Accepted paper:

"Camino a Baru": road-, place- and community-making in an island of Cartagena Bay, Colombia


Cristina Basso (St Andrews University)

Paper short abstract:

In the island of Baru, Colombia, the construction of a road kindled various expectations and conflicts. Negotiations for the road fostered the re-emergence of distinct memories and materialized often competing ideas of place, community and identity.

Paper long abstract:

Baru is a small island located within the Bay of Cartagena, on the Caribbean coast of Colombia. It has been inhabited for centuries by black farmers and fishermen. Its history and its territory have been shaped by processes, practices and understandings articulating extra-territoriality and transgression with re-territorialisation and strategic isolation. The island, once a marginal, "wild", dangerous territory, has been recently re-discovered by sectors of the state and of transnational capital. The construction of a road, to be built over an older track which traversed the island, has kindled distinct memories, expectations, preoccupations and conflicts. Regional administrators, private investors, national institutions and the recently formed black communities' councils, manifested, through their discourses about the road, competing ideas of place, culture and "community". The road, "el camino a Baru", came to echo and embody historical and fantasized links and dis-connections between the island and its regional space. For some villagers the road fuelled desire and imagination, conjuring an imagined island which promised opportunities for employment, consumption and entertainment. Other villagers felt that a new road threatened the island with crime and "dis-order" and could turn it into a distinct, unpredictable, place while gradually pushing people out of a newly crafted touristic paradise. Some of these concerns were reflected in the circulation of rumours about traditional marsh-dwelling ghosts materializing on the road in construction and harassing Moto-taxi drivers and their clients, and about mysterious four- wheels- trucks, allegedly driven by people involved with drugs-trafficking, roaming the island to inspire terror on some of its inhabitants.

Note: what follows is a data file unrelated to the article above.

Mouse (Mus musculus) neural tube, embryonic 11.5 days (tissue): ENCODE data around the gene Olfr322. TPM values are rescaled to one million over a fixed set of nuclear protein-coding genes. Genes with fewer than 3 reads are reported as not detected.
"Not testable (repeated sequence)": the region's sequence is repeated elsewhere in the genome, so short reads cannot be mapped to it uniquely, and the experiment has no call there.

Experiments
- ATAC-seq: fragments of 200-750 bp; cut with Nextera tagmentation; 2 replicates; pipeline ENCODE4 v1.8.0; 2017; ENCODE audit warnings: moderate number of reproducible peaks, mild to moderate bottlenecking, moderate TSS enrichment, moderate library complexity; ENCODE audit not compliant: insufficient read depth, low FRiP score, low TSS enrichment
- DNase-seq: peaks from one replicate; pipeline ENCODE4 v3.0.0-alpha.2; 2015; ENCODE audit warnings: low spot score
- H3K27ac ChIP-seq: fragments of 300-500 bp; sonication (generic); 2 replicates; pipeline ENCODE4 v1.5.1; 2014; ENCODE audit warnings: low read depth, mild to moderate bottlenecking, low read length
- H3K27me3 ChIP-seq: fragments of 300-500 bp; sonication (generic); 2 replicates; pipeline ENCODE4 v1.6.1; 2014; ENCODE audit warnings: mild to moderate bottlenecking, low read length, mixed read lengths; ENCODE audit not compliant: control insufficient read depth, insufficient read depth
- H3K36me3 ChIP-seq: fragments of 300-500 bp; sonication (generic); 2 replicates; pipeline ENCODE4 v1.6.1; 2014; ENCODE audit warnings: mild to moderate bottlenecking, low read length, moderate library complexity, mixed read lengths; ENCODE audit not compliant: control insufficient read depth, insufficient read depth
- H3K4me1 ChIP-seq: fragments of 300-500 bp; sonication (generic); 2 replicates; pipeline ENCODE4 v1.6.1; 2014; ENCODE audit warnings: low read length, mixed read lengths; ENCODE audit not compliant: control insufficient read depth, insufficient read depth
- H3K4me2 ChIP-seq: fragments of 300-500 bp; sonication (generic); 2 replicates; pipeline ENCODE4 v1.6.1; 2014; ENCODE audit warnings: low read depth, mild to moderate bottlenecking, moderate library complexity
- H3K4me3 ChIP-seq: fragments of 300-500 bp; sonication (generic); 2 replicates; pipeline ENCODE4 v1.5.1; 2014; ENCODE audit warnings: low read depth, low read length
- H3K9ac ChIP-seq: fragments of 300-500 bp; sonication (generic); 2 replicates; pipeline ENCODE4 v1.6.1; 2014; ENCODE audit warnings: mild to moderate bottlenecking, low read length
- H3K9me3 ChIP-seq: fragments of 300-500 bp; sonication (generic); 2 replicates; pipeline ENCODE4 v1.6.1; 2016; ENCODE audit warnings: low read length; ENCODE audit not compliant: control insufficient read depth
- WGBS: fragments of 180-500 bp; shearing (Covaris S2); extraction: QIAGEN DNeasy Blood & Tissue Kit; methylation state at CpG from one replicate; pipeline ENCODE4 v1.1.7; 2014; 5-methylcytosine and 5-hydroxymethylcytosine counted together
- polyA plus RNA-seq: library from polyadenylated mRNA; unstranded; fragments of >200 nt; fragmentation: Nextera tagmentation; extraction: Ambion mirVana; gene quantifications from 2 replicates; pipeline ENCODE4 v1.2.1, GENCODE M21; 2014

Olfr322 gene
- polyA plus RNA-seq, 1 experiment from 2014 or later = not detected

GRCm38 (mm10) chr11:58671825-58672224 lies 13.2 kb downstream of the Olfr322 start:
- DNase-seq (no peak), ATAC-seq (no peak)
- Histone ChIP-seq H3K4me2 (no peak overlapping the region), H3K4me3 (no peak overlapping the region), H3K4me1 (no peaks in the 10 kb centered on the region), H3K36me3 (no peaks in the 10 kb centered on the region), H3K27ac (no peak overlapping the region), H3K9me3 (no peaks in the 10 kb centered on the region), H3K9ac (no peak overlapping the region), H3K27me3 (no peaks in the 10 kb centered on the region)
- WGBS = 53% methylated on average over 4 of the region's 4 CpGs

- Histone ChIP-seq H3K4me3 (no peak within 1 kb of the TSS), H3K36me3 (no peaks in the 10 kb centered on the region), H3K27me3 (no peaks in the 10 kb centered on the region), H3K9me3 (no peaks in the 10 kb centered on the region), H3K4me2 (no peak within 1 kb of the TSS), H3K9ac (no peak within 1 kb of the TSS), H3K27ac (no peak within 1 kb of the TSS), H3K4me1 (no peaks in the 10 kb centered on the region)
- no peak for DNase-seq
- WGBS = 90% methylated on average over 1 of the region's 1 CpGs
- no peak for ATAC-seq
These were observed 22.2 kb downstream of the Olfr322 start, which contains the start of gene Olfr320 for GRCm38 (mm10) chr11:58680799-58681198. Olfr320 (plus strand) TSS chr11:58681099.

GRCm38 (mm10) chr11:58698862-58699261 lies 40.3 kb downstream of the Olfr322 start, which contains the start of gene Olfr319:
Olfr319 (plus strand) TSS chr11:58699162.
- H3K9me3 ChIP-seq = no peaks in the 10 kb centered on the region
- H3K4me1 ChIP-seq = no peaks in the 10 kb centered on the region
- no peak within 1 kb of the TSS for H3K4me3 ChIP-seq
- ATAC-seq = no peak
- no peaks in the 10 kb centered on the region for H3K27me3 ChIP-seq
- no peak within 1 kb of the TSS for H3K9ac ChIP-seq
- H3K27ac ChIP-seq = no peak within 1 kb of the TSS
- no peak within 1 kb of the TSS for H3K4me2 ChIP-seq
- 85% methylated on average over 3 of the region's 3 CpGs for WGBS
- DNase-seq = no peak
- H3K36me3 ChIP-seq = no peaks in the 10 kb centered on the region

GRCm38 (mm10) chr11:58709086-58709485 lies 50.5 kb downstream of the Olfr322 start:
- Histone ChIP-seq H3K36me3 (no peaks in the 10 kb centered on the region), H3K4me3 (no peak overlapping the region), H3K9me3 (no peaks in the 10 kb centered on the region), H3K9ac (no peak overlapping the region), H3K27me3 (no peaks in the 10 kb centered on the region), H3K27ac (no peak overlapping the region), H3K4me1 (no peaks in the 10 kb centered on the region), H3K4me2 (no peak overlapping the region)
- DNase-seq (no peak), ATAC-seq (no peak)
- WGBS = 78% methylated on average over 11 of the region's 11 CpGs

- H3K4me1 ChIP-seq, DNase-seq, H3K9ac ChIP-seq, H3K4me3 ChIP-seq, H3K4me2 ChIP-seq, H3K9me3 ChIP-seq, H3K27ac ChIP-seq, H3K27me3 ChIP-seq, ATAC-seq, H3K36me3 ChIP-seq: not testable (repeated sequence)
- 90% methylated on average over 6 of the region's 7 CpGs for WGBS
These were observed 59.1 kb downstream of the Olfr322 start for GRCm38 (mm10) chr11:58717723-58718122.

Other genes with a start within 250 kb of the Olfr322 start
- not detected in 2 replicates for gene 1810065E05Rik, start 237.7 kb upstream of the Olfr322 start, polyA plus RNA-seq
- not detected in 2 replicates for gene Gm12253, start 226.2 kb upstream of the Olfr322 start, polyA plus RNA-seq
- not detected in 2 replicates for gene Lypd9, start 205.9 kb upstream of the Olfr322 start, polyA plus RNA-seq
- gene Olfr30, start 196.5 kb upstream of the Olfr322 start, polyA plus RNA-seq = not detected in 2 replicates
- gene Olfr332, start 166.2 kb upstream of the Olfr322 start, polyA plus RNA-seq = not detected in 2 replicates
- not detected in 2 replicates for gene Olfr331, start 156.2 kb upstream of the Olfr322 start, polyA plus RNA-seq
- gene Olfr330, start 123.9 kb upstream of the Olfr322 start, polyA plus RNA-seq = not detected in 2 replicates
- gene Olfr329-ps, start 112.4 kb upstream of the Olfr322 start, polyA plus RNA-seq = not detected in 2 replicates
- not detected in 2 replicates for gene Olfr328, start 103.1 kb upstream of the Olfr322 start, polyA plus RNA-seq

panel P54
Road biographies